Sunday, January 31, 2010

Book Review: Respectable Sins: Confronting the Sins We Tolerate - by Jerry Bridges

Jerry started off the book by drawing the attention of the readers to the spiritual condition of the Corinthians church during Paul's time. Despite the mess and sins in the church of Corinth at that time, Paul addressed them as saints (2 Cor 1:1 and 1 Cor 1:2).

How could Paul address them as saints? Paul similarly used the word in other places like in Romans 1:7; 16:15; 1 Cor 1:2 and 2 Cor 1:1.

Jerry then explained that the Greek word used for "sainthood" and "holy" is "Hagios", which refers, not to the character, but rather a state of being (being set apart, separated for God) (1 Cor 6:19-20).

What are we separated for? Titus 2:14 says that He might redeem us from every lawless deed and purify for Himself His own special people, zealous for good works (Titus 2:14, NKJV). In other words, we are set apart so that we will be zealous for good works. We don't become saints by our own effort. We are "made" saints by God Himself.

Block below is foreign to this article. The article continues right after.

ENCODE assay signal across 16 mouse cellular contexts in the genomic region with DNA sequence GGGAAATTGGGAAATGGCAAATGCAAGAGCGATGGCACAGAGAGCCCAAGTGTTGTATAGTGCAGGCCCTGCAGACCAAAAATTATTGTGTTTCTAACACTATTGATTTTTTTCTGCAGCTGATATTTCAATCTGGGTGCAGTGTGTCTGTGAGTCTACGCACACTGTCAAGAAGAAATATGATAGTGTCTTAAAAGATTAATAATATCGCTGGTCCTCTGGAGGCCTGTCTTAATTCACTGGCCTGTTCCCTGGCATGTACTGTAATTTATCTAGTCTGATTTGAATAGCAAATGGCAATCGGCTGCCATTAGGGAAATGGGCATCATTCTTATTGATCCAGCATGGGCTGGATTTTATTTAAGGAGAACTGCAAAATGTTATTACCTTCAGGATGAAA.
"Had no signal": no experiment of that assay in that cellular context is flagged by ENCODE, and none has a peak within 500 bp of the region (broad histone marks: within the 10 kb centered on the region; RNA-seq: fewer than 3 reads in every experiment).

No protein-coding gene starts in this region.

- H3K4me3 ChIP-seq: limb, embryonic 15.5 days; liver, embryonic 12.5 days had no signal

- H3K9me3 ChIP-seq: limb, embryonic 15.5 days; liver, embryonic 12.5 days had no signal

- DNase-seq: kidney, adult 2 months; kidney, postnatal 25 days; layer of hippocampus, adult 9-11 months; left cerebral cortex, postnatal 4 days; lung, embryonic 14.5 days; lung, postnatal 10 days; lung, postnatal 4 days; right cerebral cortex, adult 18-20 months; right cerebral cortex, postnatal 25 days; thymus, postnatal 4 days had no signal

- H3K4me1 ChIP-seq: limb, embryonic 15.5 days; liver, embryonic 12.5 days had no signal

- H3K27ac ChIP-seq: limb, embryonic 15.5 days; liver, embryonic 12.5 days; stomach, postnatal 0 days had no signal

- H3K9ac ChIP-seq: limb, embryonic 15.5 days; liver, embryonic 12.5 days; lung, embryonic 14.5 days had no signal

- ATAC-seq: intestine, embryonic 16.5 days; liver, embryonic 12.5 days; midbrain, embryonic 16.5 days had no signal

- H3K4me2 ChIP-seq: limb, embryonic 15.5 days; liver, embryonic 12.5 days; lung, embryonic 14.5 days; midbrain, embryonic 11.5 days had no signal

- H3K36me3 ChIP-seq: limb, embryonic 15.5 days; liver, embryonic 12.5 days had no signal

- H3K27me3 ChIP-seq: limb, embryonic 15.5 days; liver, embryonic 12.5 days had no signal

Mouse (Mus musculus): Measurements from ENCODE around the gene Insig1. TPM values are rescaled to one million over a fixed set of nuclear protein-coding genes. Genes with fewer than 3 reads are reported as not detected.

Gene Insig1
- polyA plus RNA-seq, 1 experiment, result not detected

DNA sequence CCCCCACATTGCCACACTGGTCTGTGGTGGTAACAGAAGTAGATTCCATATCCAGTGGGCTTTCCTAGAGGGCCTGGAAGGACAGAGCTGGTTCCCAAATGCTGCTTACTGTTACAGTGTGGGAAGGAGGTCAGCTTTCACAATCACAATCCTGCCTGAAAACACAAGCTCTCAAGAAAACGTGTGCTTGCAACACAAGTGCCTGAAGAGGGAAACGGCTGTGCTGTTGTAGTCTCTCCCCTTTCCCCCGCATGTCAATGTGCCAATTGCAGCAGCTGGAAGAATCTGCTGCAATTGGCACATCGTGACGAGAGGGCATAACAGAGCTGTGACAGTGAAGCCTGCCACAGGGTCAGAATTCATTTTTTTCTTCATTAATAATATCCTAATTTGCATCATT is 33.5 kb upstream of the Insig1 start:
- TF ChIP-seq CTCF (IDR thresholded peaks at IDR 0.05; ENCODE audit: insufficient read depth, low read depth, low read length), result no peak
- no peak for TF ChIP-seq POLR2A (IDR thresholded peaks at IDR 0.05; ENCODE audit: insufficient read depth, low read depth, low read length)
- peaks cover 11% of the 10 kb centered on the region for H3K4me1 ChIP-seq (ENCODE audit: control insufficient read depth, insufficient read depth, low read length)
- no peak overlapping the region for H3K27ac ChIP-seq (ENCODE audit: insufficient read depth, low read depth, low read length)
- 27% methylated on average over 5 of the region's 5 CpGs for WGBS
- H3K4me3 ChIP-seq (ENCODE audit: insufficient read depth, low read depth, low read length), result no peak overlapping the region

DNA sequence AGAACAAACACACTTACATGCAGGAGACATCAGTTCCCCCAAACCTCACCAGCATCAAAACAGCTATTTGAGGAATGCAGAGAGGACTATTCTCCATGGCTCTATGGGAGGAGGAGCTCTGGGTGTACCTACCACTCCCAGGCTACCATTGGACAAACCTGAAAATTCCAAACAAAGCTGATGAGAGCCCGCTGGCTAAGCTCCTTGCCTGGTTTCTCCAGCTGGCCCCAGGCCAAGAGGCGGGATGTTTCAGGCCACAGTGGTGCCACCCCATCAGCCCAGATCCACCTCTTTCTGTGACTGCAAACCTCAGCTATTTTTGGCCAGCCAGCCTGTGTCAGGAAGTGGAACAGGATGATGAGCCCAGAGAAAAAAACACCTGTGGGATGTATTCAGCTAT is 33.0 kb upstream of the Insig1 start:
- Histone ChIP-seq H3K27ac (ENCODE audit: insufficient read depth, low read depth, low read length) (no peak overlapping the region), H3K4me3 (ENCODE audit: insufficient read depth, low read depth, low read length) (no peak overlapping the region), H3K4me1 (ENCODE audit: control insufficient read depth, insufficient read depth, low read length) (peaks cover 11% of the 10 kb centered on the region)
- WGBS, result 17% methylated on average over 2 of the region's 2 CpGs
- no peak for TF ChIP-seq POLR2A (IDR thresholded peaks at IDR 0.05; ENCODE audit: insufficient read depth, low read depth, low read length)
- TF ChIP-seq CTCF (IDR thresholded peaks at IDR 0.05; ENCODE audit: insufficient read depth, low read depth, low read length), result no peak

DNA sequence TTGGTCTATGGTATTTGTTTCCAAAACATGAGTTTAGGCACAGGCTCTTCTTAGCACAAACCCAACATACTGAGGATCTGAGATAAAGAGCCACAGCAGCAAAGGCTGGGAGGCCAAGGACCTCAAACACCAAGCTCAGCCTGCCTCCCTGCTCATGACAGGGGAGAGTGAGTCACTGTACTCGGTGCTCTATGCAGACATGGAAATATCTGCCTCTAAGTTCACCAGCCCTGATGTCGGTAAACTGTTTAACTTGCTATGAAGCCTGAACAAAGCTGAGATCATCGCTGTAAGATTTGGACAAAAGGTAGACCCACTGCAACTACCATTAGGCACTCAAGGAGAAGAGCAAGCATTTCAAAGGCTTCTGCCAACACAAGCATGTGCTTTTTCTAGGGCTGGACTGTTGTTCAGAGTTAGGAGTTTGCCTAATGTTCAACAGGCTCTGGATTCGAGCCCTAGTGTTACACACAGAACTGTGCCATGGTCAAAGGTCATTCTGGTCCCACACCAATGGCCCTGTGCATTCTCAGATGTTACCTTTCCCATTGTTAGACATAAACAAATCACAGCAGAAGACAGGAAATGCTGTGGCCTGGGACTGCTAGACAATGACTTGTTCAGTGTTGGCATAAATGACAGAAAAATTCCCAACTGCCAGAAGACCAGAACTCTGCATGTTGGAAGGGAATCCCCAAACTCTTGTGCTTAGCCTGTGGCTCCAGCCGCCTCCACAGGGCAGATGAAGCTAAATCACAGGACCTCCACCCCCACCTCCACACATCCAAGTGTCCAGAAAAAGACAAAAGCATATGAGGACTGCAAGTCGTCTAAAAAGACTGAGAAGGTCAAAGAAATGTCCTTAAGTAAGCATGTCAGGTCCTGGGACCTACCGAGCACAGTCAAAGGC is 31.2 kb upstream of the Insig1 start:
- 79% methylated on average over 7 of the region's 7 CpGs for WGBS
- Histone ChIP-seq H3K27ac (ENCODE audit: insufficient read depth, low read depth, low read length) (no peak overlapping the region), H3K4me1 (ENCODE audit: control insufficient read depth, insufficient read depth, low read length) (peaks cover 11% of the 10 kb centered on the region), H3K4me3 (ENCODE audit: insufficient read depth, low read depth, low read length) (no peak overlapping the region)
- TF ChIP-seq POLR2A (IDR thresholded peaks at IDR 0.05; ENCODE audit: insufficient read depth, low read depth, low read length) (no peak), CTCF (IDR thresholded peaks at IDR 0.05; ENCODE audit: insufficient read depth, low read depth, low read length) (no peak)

Yet, as Jerry pointed out, if we are honest with ourselves, we know that nearly every waking hour, we sin in thoughts, words and deeds. Our best motives are often stained with impure or mixed thoughts and intentions. Why such discrepancy between what God has promised for us with what we actually experienced in our daily lives? Galatians 5:17 says that it is because of the desire of our flesh."For the flesh lusts against the Spirit, and the Spirit against the flesh; and these are contrary to one another, so that you do not do the things that you wish." (Gal 5:17 NKJV).

1 Peter 2:11 calls is a war. "Beloved, I beg you as sojourners and pilgrims, abstain from fleshly lusts which war against the soul" (1 Peter 2:11 NKJV).

Unfortunately, it is not only that we are waging war against the lust or desires of the flesh, but we often soften our concept of sins. We categorise sins. We tend to evaluate our character and conduct based on the moral culture we live in. Often times, as we think of the blatant and obvious sins around us such as murder, rape, stealing, etc, we tend think of ourselves better than those committing such criminal offenses. We tolerate certain sins while condemning the obvious ones such as mentioned above. We let ourselves off the hook by saying that our sins of selfishness, critical spirit, impatience, anger, judgmentalism, etc are not as bad as the "sins of the world."